Texting and Driving: The Importance of Doing One at a Time
The chime of a text message hitting your inbox is difficult to resist. Unfortunately, reaching for your phone to read […]
The chime of a text message hitting your inbox is difficult to resist. Unfortunately, reaching for your phone to read and respond to that text is more dangerous than many drivers assume and could be putting your life at risk. Here are the top four reasons why texting while behind the wheel can be the worst type of driving distraction.
1. Increased Response Times
Image via Flickr by mrJasonWeaver
A recent experiment, conducted by Car and Driver, set out to determine which braking response times are worse: those of texting drivers or those of intoxicated drivers. Alarmingly, the experiment showed that drivers took far longer to hit the brakes while texting, with the youngest driver in the experiment traveling an extra 319 feet before hitting the brakes.
The experiment was conducted on a straight, closed road. Just imagine what could happen on a busy freeway.
2. Increased Risk of Causing an Accident
Think you can effectively multi-task while behind the wheel? Think again. A recent report by the Virginia Tech Transportation Institute shows that texting drivers are 23 times more likely to cause a vehicle crash than drivers who keep their eyes on the road. Some of those accidents are minor fender benders, while others are the kind that take the lives of more drivers with each passing year.
3. Decline in New Driver Learning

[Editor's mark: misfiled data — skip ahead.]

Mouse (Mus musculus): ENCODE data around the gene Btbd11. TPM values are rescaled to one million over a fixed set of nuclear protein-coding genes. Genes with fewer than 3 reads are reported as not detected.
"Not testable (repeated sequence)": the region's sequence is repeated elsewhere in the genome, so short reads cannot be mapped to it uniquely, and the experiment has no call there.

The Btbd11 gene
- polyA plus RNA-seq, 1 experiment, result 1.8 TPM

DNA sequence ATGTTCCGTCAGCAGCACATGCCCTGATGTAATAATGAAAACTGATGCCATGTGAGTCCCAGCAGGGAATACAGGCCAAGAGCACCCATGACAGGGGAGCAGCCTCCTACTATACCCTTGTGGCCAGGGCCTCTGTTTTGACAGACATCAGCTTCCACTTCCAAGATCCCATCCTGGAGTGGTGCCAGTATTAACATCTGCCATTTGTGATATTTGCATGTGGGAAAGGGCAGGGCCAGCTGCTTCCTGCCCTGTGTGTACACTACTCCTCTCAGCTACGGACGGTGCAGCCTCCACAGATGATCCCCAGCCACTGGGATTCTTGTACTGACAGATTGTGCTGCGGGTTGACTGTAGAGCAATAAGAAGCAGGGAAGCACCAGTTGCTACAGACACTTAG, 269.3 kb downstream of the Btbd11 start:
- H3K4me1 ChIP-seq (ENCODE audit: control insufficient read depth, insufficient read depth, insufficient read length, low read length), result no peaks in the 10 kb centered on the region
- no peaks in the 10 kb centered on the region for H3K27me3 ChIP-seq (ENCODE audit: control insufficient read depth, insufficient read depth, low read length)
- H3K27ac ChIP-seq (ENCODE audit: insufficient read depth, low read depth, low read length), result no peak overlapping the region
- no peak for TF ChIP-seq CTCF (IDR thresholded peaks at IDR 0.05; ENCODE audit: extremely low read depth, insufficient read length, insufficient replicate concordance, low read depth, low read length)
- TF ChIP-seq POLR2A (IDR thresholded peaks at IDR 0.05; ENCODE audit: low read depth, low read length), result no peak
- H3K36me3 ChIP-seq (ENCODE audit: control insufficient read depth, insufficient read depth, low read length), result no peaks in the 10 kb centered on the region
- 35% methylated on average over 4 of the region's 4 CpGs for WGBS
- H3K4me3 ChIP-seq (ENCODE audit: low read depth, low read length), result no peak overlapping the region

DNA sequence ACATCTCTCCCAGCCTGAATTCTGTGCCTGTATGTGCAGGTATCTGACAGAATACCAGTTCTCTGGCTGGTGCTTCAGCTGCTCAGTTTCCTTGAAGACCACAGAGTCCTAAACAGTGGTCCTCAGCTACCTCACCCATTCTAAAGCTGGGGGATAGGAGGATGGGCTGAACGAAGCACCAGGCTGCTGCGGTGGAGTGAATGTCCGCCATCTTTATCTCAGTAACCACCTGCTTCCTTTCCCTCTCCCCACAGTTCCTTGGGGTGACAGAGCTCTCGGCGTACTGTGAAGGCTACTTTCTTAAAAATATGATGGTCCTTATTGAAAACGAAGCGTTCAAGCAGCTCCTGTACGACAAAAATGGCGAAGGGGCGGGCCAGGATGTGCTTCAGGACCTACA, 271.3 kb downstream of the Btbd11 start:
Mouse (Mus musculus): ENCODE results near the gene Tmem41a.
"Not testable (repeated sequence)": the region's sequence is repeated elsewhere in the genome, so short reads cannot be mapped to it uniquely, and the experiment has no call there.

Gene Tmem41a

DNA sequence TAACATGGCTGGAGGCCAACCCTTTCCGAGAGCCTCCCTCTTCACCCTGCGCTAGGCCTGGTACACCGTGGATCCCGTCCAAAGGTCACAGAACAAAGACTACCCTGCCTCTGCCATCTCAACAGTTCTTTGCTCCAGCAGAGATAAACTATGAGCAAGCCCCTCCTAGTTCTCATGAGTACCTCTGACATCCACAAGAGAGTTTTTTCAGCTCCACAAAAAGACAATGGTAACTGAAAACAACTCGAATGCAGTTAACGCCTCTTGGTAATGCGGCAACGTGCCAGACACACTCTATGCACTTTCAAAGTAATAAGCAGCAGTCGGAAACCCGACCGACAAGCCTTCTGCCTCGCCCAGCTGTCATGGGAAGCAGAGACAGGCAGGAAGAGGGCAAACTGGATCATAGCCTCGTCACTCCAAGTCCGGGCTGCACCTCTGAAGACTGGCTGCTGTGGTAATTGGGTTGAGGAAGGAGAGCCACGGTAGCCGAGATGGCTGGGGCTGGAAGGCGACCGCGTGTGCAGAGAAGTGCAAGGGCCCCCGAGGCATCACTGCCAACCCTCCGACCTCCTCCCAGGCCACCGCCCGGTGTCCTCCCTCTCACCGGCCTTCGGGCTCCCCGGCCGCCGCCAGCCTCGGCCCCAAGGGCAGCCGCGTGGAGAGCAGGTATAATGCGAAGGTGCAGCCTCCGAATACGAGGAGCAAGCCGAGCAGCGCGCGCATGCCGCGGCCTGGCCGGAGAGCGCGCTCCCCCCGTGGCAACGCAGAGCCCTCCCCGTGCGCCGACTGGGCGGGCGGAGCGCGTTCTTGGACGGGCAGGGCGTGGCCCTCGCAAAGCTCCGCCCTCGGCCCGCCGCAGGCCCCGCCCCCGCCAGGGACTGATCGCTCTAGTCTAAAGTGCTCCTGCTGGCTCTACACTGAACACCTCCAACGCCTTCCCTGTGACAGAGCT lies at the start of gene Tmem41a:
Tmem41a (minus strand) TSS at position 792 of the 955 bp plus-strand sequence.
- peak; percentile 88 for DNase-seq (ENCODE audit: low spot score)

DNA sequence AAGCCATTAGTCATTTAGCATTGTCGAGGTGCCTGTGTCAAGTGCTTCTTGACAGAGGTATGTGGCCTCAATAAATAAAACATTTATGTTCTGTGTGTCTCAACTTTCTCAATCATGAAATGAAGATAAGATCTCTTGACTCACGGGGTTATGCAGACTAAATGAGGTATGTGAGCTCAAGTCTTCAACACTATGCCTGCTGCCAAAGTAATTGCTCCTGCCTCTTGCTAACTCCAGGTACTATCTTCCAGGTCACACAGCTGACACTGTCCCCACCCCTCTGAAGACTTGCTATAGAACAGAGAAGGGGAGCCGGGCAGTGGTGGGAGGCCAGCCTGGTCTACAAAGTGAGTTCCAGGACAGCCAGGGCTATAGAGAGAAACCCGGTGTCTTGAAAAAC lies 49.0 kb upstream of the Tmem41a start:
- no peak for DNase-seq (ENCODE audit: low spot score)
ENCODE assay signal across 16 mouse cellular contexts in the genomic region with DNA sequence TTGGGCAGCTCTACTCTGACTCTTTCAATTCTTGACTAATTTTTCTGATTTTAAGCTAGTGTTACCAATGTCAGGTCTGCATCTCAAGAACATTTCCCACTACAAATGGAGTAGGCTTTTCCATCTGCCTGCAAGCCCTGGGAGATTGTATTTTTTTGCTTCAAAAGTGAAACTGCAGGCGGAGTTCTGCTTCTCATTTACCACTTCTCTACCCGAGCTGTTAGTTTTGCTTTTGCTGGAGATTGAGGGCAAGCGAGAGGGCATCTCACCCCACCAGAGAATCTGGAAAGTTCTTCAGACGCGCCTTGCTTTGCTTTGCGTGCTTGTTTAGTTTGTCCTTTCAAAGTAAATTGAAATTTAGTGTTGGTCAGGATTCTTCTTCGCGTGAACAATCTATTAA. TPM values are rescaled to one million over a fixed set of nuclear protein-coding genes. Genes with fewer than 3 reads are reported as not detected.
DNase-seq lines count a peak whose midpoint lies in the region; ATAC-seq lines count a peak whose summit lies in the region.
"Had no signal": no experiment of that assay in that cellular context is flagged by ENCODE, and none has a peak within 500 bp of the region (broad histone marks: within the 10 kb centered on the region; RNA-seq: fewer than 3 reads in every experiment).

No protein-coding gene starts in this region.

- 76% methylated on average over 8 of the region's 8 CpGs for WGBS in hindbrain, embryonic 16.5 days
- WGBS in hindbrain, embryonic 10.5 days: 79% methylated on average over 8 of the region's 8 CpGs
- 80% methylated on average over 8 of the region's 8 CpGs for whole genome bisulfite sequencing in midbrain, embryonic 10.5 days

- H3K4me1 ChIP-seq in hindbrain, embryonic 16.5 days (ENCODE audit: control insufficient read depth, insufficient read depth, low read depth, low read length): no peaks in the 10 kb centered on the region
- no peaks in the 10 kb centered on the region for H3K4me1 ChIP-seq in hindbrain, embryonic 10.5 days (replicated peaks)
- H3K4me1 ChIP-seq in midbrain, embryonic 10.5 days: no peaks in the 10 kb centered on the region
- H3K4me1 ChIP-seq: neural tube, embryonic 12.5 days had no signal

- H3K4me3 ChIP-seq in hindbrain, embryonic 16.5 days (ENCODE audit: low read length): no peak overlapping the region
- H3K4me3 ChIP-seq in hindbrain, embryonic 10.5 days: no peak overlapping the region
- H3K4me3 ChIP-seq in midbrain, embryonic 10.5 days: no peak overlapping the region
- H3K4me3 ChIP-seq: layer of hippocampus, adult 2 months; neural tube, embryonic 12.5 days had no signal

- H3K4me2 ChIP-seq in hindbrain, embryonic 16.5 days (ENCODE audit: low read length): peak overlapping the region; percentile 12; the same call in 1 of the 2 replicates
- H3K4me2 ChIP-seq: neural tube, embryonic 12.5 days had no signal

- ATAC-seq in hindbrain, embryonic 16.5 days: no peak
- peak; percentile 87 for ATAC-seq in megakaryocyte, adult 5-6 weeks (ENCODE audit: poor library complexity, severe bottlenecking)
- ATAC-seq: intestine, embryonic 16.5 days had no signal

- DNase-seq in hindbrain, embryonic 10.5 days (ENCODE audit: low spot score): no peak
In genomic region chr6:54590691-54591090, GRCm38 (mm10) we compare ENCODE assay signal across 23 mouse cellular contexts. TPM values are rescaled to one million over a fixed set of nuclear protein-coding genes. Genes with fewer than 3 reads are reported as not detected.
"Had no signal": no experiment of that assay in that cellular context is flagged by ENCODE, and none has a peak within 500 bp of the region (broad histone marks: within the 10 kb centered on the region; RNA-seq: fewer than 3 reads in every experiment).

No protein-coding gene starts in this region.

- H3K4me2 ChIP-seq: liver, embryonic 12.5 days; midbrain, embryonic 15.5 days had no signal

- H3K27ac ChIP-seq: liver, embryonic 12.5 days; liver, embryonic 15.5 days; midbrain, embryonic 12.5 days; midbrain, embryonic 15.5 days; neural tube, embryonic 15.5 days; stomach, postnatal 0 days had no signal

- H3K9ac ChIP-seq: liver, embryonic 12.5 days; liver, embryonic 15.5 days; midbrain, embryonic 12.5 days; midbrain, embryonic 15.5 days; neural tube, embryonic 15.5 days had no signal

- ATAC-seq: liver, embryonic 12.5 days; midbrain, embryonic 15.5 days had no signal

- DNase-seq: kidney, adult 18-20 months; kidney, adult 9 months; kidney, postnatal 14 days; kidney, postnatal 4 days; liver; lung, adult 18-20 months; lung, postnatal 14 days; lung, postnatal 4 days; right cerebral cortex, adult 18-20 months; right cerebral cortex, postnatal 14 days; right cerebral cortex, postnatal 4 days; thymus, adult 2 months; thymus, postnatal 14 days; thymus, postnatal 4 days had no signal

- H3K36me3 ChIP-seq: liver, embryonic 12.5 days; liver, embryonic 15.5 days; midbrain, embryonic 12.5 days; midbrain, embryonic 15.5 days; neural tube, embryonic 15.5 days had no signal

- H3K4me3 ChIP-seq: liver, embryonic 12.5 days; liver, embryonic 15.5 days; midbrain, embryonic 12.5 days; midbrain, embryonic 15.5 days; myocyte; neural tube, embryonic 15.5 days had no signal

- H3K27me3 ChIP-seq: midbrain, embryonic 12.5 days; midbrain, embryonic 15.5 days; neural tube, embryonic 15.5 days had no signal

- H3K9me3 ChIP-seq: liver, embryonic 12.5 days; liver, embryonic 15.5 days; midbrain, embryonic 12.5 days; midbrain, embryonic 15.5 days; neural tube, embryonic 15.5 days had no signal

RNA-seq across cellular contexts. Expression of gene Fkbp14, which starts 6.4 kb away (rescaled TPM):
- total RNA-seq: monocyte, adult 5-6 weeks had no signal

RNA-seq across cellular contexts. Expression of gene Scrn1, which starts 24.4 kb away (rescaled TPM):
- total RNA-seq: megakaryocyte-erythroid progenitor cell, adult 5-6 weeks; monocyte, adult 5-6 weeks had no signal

For new drivers, the risk of accidents due to texting and driving is often higher and the outcomes more tragic than for experienced drivers. Yet, with their increased dependence on technology, young drivers are often the most likely to reach for their phones while driving. This dependence on technology decreases the time young drivers spend developing positive driving habits and, instead, sets the stage for negative lifelong driving habits.
In fact, according to the FCC, 40 percent of all American teens confess they have ridden with a driver who used a cellphone in a manner that put others in danger. Further, 11 percent of drivers ages 18 to 20, who survived an accident, admitted to texting at the time of the crash. Those injured due to the negligence of other drivers are turning more and more to firms like www.textrial.com to work through their accident claims.
4. The Hands-Free Myth
In an effort to preserve their texting while driving habits, many drivers are turning to hands-free technology and claim this technology allows them to focus on driving. Yet, a new AAA study shows that using voice commands to send text messages while driving is actually more dangerous than simply talking on the phone.
According to the study’s researchers, the most distracting action of all is the use of hands-free devices that translate speech into text. Even if the driver’s eyes remain on the road, researchers explain that the concentration needed to use hands-free devices causes tunnel vision or inattention blindness. Unfortunately, with more technology and dashboard infotainment systems being added to new car models, accidents caused by hands-free technology are likely to continue increasing.
A text message simply isn’t worth a life or a lifelong impairment. Put the phone down while driving and, when you hear the familiar chime of a new text message, remember that it can wait.